In return artists could for example, be encouraged (or even required) to lend artworks for public display or to provide free public drama or music. This would ensure our talented pool of Australian artists is engaged in meaningful work rather than costly job programs, and we could significantly enhance the cultural fabric of our country. Bernadette Smith has a B.Ed. Art and a Master of Fine Art (San Francisco Art Institute). She is currently preparing for doctoral studies in Media Arts. Art/photography: http://artofbernadette.blogspot.com/ Blog: http://storyofbernadette.blogspot.com/
About ... European countries of similar population size and OECD ranking to Australia where income support initiatives for artists apply. Sweden: Ministry of Culture: Conditions for artists http://www.sweden.gov.se/sb/ d/3009/a/18868 Norway: Ministry of Culture: Implementing the Cultural Initiative http://www.regjeringen. no/en/dep/kkd/Selected-Topics/ Culture/The-Cultural-Initiative/ Implementing-the-Cultural-Initiative.html?id=592438
Advantage receiver A new deal for culture
by Andrew Hunter, Secretary ACT Fabians
With its first Budget fast approaching, the Gillard Government can not escape a moment that has a powerful potential to rise above momentous opportunity was lost in both the Rudd Government’s response to the financial crisis, and underwhelming federal election campaign. The National Building Stimulus Plan was predicated on the understanding that vast spending on education, housing, infrastructure, transport and the environment would protect Australian jobs. This plan addressed imperatives, but cutting the red tape and encouraging the building industry to let rip can leave scars that take several generations to heal. If due caution is not exercised, the wounds have a devastating affect. The sentiment expressed in James Oppenheim’s 1911 poem ‘Bread and Roses’ seem apt when one considers the narrative built by both major parties in their respective election campaigns, barely a year after the stimulus measures took hold: ‘Our lives shall not be sweated from birth until life closes; Hearts starve as well as bodies; give us bread, but give us roses!’ The notion of culture comes from a desire to harmonise diverse manifestations of our way of life. Arguably, our culture has ceased to be distinct. From the languages we speak to the houses we live in, the development our once-distinct culture is being overlooked in favour of a near absolutist focus on the economy. A new deal for Australian culture could have achieved the same economic imperatives whilst also stimulating an overdue commitment to lives surrounded by excellence of a distinctly local flavour. The time has come to offer roses, as well as bread, when constructing a narrative to engage the Australian people in constructing an alternate future.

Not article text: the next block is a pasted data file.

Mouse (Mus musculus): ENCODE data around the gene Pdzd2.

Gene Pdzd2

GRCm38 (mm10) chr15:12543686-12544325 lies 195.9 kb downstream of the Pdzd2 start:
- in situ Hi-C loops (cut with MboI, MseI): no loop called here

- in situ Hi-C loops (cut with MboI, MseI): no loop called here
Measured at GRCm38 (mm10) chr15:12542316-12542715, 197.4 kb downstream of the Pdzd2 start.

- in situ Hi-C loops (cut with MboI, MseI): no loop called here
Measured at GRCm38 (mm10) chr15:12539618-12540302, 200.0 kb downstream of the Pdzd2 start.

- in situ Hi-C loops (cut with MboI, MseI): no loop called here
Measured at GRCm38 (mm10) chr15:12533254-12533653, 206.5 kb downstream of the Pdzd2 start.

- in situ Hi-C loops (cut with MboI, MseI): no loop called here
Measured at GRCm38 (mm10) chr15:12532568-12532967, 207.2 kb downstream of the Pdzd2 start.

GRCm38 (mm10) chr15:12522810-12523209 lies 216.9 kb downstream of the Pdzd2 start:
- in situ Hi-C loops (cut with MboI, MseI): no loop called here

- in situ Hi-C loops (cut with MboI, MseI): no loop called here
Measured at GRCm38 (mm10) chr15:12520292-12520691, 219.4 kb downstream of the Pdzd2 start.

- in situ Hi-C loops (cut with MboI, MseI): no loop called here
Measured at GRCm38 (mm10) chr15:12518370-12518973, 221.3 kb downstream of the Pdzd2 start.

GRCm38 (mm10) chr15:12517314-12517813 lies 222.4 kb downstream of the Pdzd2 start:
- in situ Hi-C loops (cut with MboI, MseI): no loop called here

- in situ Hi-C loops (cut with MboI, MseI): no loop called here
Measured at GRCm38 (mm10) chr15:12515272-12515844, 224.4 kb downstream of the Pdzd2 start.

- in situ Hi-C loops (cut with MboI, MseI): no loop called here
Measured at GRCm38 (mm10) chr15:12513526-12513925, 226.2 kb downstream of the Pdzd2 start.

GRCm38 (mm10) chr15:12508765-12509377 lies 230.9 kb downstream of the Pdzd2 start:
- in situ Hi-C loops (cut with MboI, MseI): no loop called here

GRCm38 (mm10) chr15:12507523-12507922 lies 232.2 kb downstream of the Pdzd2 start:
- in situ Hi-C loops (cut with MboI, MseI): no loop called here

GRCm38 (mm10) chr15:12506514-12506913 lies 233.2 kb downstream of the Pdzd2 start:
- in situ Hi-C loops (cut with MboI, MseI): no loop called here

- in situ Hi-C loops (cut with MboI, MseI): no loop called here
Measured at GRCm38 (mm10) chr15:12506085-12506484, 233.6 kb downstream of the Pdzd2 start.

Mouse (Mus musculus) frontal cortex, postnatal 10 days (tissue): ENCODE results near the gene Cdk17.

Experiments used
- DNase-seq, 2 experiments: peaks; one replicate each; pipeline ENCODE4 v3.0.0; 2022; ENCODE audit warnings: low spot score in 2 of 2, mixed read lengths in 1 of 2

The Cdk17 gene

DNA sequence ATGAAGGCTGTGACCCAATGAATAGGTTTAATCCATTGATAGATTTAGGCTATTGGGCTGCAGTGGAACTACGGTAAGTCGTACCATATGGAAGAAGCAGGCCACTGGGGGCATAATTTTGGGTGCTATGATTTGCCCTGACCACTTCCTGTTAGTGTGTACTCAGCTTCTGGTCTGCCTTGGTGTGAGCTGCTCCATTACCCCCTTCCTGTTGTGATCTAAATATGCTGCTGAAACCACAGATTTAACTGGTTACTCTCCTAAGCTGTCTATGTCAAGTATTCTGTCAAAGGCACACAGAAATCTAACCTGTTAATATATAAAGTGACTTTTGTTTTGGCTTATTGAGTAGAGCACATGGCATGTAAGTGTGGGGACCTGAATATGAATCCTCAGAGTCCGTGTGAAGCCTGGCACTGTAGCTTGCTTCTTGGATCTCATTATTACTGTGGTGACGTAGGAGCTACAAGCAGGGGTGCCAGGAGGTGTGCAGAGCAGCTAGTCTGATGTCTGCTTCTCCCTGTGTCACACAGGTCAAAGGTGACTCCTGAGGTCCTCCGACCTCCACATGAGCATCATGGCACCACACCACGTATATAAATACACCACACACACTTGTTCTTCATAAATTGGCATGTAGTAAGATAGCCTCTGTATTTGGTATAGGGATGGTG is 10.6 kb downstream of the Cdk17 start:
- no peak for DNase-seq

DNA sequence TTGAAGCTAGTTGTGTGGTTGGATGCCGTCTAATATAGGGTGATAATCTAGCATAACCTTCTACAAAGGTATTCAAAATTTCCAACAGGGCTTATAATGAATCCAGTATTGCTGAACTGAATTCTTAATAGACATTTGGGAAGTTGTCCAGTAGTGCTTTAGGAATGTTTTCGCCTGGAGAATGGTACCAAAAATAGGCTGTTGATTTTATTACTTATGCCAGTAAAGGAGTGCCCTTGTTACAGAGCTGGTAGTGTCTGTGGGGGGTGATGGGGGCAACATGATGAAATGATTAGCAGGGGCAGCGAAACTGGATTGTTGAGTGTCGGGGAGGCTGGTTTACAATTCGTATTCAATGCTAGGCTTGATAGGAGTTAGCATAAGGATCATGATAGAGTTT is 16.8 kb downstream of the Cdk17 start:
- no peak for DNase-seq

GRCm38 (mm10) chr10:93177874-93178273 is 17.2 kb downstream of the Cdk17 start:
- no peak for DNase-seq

Can you fight a crisis with culture? It is impossible to imagine an Australian politician getting away with the statement ‘we will make culture our response to the global economic crisis’, as French President Nicholas Sarkozy did at the height of the economic crisis. His words were reminiscent of the former Minister for Culture, Jack Lang who famously stated ‘economy and culture: same combat’. Reduced spending on culture was a common international response to the economic crisis, yet the French Government’s €26 billion stimulus package, also designed to promote employment and growth, increased funding of cultural heritage as a key priority. Major infrastructure work included 100 million Euros allocated to national museums and heritage projects. In spite of the global financial crisis, the French embraced cultural pursuits. Patronage at exhibitions increased and attendance at cinemas was at a thirty-year high in the midst of the financial crisis. Would it be possible to envisage such a situation in Australia? Is it realistic to imagine a stimulus package that includes a significant investment in the beautification of bus and train stations in Australia’s major centres? Such an initiative would significantly change the way we experience public transport. Expansive murals of Indigenous dot paintings, sculp-